The London Boroughs of Harrow and Barnet have agreed to set up a shared legal practice from July in a move expected to save an estimated £4.4m over the next five years.
Harrow will host the expanded service under the deal, which will see Barnet’s legal staff – with the exception of its monitoring officer, Jeff Lustig – transfer under TUPE.
Three corporate lawyers will be made available back to Barnet to be based on site to support the monitoring officer and to provide corporate support to officers and members.
The shared legal service will be led by Hugh Peart, Director of Legal and Governance at Harrow, and managed on a day-to-day basis by Jessica Farmer. It is to offer legal services in all major areas of local government law as well as provide training for staff at both councils.
The core elements of the deal – according to a report prepared for Harrow's Cabinet – are:
- Barnet will commit to an agreed number of legal service hours for each year of the agreement;
- All legal work required by Barnet will be offered to the shared legal team other than in specific agreed areas, such as work already externally committed or work which is outsourced as part of the One Barnet programme;
- The following year’s budget hours requirement will be agreed three months prior to the commencement of any budget year;
- The agreement will run for five years;
- Harrow will be able to enter into agreements with other councils to provide legal services provided that the service to Barnet is not affected;
- Upon termination, the councils will share equally any financial liabilities which have arisen as a consequence of the agreement.
Initially legal staff will continue to work on 'their own council's projects' but gradually teams will take on worth for both.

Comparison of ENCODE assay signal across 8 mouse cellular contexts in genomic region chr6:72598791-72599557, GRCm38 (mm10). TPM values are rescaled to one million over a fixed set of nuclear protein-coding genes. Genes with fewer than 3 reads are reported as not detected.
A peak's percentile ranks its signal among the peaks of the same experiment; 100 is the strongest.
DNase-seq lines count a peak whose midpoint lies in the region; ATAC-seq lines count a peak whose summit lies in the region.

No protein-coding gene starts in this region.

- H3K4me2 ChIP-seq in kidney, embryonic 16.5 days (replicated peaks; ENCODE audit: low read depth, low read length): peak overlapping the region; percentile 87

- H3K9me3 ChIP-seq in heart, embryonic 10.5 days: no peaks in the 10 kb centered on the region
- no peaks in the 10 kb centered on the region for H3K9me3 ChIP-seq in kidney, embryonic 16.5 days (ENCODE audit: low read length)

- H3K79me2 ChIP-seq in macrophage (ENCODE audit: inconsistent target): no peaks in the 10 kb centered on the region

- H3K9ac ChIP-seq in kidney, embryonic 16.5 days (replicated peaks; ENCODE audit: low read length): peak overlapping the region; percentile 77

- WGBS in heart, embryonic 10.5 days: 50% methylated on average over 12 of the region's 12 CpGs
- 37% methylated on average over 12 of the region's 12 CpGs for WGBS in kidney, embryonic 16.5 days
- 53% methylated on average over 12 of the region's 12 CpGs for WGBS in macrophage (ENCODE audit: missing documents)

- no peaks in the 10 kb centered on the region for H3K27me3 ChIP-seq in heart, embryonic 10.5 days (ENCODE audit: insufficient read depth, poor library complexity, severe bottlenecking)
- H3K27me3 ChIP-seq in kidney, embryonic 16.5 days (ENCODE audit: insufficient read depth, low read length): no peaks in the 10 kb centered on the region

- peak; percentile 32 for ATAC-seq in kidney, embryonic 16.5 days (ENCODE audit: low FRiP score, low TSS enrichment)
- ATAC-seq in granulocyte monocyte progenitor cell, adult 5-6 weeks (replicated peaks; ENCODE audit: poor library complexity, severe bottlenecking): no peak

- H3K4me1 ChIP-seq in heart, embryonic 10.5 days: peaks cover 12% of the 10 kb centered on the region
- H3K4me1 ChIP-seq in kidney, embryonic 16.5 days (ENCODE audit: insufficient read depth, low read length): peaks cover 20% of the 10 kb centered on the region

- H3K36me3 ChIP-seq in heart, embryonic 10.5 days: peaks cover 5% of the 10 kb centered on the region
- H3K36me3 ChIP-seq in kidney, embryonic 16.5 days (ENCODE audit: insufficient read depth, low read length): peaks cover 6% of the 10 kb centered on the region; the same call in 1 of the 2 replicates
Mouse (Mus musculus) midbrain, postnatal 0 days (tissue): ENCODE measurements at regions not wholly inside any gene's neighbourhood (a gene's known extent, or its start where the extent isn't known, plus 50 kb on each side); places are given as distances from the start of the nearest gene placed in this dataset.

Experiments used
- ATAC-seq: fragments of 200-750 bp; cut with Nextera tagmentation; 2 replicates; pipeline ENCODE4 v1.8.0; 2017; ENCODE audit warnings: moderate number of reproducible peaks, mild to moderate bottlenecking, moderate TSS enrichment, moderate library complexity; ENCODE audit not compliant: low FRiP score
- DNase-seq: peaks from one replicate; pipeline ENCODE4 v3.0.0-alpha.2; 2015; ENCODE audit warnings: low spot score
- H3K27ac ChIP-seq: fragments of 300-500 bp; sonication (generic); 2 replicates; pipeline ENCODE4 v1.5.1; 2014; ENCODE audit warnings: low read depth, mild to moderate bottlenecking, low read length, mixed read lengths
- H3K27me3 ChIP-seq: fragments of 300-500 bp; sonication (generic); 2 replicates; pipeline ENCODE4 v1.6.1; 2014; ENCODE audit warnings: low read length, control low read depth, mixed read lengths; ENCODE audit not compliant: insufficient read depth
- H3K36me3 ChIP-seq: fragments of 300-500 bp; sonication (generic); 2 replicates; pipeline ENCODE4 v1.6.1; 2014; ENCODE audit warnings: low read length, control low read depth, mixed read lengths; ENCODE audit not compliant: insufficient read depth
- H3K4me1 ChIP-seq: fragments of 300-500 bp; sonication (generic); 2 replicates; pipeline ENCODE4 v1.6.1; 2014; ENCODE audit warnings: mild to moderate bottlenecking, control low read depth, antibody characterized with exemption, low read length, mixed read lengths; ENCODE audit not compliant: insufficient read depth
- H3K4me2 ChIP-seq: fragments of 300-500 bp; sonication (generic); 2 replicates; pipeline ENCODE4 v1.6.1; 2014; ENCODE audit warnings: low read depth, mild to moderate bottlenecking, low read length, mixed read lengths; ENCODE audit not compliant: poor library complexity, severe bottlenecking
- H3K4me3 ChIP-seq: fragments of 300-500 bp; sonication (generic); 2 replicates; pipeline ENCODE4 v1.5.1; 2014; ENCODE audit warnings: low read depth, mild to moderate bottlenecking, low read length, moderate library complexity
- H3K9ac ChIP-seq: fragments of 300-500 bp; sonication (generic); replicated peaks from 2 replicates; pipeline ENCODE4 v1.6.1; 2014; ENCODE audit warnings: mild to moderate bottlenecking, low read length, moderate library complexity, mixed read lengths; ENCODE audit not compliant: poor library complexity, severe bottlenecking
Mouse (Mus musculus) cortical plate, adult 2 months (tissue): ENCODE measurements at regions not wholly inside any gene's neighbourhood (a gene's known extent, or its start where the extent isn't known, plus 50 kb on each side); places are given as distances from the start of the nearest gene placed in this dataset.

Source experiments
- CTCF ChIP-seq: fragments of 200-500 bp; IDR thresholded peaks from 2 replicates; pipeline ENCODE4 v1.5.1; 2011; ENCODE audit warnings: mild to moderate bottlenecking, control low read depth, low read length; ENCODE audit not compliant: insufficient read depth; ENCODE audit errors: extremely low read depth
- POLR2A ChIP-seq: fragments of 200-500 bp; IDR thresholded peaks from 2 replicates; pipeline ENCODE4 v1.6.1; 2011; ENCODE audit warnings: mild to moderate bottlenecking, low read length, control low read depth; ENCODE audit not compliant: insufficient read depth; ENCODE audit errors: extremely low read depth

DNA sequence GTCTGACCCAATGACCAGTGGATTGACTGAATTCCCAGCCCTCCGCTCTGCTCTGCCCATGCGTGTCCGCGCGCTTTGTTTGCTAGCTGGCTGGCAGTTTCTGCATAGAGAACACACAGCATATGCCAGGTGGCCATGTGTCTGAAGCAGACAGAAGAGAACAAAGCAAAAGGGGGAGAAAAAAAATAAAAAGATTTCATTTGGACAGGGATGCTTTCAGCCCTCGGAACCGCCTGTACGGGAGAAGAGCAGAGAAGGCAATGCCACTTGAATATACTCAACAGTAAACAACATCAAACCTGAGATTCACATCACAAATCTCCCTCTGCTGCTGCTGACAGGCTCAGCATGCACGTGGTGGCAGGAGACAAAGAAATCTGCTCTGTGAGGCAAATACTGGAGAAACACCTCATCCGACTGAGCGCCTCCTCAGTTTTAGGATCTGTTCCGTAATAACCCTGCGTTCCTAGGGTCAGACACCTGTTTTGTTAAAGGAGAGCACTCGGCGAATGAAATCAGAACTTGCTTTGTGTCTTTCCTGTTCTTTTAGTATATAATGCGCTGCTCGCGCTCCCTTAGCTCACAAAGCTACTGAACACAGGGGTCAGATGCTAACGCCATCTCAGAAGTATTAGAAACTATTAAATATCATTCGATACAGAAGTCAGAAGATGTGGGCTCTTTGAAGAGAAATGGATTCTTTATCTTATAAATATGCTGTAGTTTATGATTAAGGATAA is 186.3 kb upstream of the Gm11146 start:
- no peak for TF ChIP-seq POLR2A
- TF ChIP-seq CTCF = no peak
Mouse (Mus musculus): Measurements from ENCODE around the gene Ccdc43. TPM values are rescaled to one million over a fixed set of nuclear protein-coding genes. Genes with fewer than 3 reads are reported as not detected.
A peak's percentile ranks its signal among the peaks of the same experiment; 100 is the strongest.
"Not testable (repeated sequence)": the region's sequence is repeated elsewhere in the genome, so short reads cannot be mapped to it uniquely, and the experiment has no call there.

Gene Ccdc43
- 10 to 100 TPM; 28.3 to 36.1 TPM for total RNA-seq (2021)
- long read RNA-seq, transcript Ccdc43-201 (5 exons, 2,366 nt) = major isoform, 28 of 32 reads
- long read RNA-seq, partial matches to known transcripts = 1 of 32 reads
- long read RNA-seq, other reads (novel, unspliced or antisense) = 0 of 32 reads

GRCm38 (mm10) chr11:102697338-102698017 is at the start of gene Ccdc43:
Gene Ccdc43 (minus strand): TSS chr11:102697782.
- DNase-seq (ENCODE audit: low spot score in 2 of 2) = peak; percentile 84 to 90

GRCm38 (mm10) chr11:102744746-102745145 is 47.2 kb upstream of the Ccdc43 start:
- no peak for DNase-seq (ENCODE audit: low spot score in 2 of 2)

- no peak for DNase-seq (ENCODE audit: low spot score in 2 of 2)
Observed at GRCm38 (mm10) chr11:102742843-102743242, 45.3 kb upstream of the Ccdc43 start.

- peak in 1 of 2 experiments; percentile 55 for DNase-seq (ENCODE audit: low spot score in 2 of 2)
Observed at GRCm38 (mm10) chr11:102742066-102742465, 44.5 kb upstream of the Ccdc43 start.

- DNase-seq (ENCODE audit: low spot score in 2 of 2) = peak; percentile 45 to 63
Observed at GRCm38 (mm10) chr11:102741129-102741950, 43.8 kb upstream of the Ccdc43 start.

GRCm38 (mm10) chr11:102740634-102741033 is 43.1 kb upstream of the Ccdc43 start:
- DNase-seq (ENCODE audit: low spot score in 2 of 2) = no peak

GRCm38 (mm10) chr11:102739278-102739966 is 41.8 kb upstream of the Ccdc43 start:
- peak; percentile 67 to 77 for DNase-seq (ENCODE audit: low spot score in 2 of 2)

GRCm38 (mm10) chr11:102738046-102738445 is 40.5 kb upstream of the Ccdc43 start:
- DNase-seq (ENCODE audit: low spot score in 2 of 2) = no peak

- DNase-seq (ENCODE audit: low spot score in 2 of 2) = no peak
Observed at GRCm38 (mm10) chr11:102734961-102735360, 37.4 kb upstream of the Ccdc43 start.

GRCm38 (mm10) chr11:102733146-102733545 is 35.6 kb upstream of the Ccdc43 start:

The report to Harrow's Cabinet sets out the background to the deal, pointing out that its legal team was facing both an increased demand for its services, and an increased complexity in the issues it has to deal with.
A review carried out by a private practice firm in the summer of 2011 concluded that the legal practice was operating at similar efficiency levels to a commercial law firm, “making further efficiencies difficult to drive out”.
The report said the proposal would enable Harrow to “continue to benefit from at least the same volume of in-house legal service but with greater depth and resilience, at reduced unit cost”.
Advantages of the deal that have been identified include: a greater range and depth of legal expertise; more flexibility in response to council demands; reduced cost; improved career opportunities for staff; improved ability to recruit and retain the best staff; and greater resilience.
The two councils have also agreed how the deal will be adjusted should Barnet’s commitment to two major outsourcing projects affect the shared legal service.
Michael Lockwood, Chief Executive of Harrow Council, said: “To protect the front-line services our residents rely on, we are continually looking at options to reduce our back office costs and find savings that have no impact on residents.
“By linking our legal services with Barnet in an innovative partnership we will be able to deliver savings whilst increasing the range of legal expertise both councils can provide. It is an excellent example of how both councils are working together to manage the difficult situation we face.”
Nick Walkley, Chief Executive of Barnet Council, said: "This innovative move will bring real benefits to both councils, not only financially but through sharing our expertise and examples of best practice."
The proposal will be effected by a delegation by Barnet of its legal function to Harrow under s. 101 of the Local Government Act 1972 and relevant executive function regulations. An inter-authority agreement will set out the basis on which Harrow will exercise this delegation.
The Harrow-Barnet arrangement will be the second major shared legal service in the capital – the first saw the London Boroughs of Merton and Richmond combine their legal teams in October 2011.